First New England Nun

Sister Fanny Allen

 

 

When Ethan Allen seized Fort Ticonderoga from the British in 1775, he did so in the name of the Great Jehovah and the Continental Congress.  That Allen believed in God no one could doubt.  That he did not believe in the divinity of Christ Allen established beyond all doubt when in 1785 he published Reason:  The Only Oracle of Man, a long and turgid attack on Christianity and organized religion.  The book was a failure only selling 200 of its 1500 volumes.  Allen who paid for the publication out of his own pocket took a financial beating.  Timothy Dwight, future president of Yale, accurately described the book:  “the style was crude and vulgar, and the sentiments were coarser than the style. The arguments were flimsy and unmeaning, and the conclusions were fastened upon the premises by mere force.” Nonetheless Allen did still believe in God as his tombstone attested:

The Corporeal Part of Ethan Allen Rests Beneath this Stone, the 12th day of February 1789, Aged 50 Years. His spirit tried the Mercies of his God In Whom he firmly Trusted.

One can wonder what Allen thought in the world to come when he learned that his daughter would be the first New England nun.

Fanny Allen was born in 1784 and was four years of age when her famous father died.  Her mother remarried to a Doctor Jabez Penniman in 1793 who loved Fanny dearly and treated her as if she was his own daughter.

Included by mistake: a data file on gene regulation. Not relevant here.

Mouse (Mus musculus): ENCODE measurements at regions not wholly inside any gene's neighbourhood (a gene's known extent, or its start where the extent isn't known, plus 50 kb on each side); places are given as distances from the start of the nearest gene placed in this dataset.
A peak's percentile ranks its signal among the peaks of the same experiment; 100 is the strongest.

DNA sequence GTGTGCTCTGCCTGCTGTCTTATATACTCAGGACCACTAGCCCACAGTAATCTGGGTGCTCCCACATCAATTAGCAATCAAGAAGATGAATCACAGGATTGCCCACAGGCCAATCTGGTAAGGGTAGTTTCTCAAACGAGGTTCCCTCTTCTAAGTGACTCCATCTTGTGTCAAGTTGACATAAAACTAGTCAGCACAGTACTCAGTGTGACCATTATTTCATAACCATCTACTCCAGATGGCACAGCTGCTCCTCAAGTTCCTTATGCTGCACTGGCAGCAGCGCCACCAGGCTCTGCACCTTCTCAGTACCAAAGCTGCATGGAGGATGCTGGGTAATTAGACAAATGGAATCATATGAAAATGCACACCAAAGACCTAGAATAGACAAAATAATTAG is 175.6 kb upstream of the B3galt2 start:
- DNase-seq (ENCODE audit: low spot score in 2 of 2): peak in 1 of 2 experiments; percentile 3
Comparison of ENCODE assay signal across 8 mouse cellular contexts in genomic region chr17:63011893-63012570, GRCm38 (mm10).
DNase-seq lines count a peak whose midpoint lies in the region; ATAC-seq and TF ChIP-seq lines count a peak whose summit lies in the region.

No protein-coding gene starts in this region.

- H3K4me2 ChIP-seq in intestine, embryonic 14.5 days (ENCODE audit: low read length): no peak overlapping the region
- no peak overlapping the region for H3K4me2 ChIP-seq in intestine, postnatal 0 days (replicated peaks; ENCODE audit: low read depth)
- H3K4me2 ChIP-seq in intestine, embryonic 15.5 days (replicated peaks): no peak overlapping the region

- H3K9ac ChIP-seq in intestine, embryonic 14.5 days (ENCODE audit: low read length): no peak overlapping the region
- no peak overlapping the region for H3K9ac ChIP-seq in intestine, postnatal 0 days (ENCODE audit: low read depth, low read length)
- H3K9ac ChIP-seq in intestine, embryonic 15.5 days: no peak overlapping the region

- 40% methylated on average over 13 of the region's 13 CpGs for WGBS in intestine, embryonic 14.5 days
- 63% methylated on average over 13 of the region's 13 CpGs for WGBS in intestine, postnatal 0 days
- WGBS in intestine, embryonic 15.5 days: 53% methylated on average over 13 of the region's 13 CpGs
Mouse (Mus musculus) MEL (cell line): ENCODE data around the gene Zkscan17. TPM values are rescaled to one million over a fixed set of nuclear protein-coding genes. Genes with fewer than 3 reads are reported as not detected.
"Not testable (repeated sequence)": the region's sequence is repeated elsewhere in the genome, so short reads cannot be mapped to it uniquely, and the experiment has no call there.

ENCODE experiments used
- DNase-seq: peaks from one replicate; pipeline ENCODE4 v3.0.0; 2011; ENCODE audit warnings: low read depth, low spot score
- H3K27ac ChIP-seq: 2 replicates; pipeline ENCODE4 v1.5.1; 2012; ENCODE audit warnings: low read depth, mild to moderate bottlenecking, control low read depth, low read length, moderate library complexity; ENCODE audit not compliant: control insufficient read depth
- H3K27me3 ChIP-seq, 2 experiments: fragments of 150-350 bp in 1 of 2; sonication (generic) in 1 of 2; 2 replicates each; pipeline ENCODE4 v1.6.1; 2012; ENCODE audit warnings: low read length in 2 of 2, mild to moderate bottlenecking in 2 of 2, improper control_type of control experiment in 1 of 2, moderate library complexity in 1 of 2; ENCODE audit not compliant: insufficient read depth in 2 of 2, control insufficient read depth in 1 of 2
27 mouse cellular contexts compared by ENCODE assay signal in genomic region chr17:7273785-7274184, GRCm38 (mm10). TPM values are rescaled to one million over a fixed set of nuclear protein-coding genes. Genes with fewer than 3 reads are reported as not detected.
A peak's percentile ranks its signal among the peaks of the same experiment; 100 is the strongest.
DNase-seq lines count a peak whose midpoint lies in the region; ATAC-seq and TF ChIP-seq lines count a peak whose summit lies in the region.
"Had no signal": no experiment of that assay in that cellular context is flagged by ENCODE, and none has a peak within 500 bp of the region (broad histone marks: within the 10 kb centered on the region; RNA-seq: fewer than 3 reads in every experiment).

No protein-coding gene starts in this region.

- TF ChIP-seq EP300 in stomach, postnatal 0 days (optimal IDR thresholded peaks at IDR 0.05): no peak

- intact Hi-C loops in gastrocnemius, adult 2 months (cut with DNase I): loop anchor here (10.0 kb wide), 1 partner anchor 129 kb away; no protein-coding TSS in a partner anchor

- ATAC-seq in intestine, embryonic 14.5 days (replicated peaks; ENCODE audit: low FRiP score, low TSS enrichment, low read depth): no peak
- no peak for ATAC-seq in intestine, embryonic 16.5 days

At the age of 12 Fanny had a mystical experience:

When I was twelve years old, I was walking one day on the banks of the river which flowed not very far from our house. The water, although very clear, rolled by in torrents. Suddenly I beheld emerging from the river an animal more resembling a monster than a fish, for it was of extraordinary size and horrid shape. It was coming directly toward me and sent a chill of terror through me. What aggravated my peril was that I could not turn away from this monster. I seemed paralyzed and rooted to the ground. While I was in this torturing situation, I saw advancing toward me a man with a venerable and striking countenance, wearing a brown cloak and carrying a staff in his hand. He took hold of my arm gently and gave me strength to move while he said most kindly to me: “My child, what are you doing here? Hasten away.” I then ran as fast as I could. When I was some distance off, I turned to look at this venerable man, but I could see him nowhere. (more…)

Published in: on September 9, 2013 at 5:30 am  Comments (2)  
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